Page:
Professor Arcila joined the Touro faculty in 2004. Students voted him "Professor of the Year" for 2006-2007. He was on leave as a Visiting Professor at Brooklyn Law School during 2011-2012, and as a Visiting Associate Professor at Fordham University Law School during 2008-2009.
His scholarship has focused upon Fourth Amendment search and seizure law, with a general emphasis upon civil searches. His most recent article was published in the North Carolina Law Review
, which discusses the recent Supreme Court decision in United States v. Jones
about warrantless GPS tracking by police, and he has published articles in the William & Mary Law Review
, the Boston College Law Review
(winner, 2010 James Madison prize from the Society for History in the Federal Government for excellence in an article or essay that deals with any aspect of the federal government's history), the University of Pennsylvania Journal of Constitutional Law
, and the Administrative Law Review
. Two of those articles have conducted statutory and common law analyses of probable cause, challenging prevailing conventional accounts of Fourth Amendment history, and another has urged an embrace of Fourth Amendment reasonableness, calling for a revamped jurisprudence that (1) more accurately describes constitutional search and seizure law, and (2) develops alternate means for safeguarding those interests that prior suspicion has traditionally protected. He has also published a response essay in the University of Pennsylvania Journal of Constitutional Law
, as well as several shorter pieces, including two legal encyclopedia entries on Fourth Amendment topics. He is currently drafting a paper on a Civil Procedure topic, which examines pleading doctrine through an informational rights perspective.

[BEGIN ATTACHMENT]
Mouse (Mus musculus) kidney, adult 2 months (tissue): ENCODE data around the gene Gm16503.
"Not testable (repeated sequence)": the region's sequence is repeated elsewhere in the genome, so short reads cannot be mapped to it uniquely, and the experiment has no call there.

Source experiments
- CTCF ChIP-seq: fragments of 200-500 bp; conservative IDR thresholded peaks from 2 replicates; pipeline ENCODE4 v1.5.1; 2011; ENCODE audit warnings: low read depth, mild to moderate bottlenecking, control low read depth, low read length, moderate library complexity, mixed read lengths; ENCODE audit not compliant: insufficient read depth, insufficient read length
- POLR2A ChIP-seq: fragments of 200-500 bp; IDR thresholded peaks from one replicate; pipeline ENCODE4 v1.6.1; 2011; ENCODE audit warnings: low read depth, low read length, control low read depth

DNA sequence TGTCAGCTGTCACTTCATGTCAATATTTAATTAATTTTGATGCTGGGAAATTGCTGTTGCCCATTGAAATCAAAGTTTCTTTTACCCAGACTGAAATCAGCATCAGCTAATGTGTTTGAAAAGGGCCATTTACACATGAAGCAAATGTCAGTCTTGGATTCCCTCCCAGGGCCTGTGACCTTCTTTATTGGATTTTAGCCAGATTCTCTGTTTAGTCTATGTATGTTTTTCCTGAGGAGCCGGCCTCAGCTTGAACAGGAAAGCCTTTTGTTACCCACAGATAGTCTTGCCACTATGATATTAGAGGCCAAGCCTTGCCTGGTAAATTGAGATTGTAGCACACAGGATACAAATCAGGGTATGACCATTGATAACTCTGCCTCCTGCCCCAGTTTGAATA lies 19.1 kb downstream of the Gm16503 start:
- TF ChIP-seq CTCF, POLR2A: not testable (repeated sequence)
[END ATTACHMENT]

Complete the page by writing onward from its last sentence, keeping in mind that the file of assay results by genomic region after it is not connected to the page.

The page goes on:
He has participated in United States Supreme Court litigation during the certiorari stage in several Fourth Amendment cases, and also authored an amicus brief on behalf of Fourth Amendment historians in Jones
, all pro bono.
During law school, Professor Arcila was an associate editor of the La Raza Law Journal
and a member of the California Law Review
. After graduating from law school in 1994, he worked for three years as a staff attorney for Legal Services of Southeastern Michigan, Inc., then clerked for both the Honorable Julian Abele Cook, Jr. on the United States District Court for the Eastern District of Michigan and for the Honorable Julio M. Fuentes on the United States Court of Appeals for the Third Circuit. After his clerkship with Judge Fuentes ended in 2001, he spent three years as a litigation associate at Fried Frank in New York City. Before joining Touro in 2004, he had served as an adjunct professor at Wayne State University Law School and Fordham University Law School. He is admitted to the New York bar and is a former member of the Michigan bar.
He serves on the planning committee for the annual Northeast People of Color Legal Scholarship Conference; is active in the Hispanic National Bar Association, New York Region; and serves on the board of directors for a national migrant health organization
. He has served on the Executive Board of the AALS Section on Minority Groups and numerous of its subcommittees, as well as the planning committee for the Third National People of Color Legal Scholarship Conference.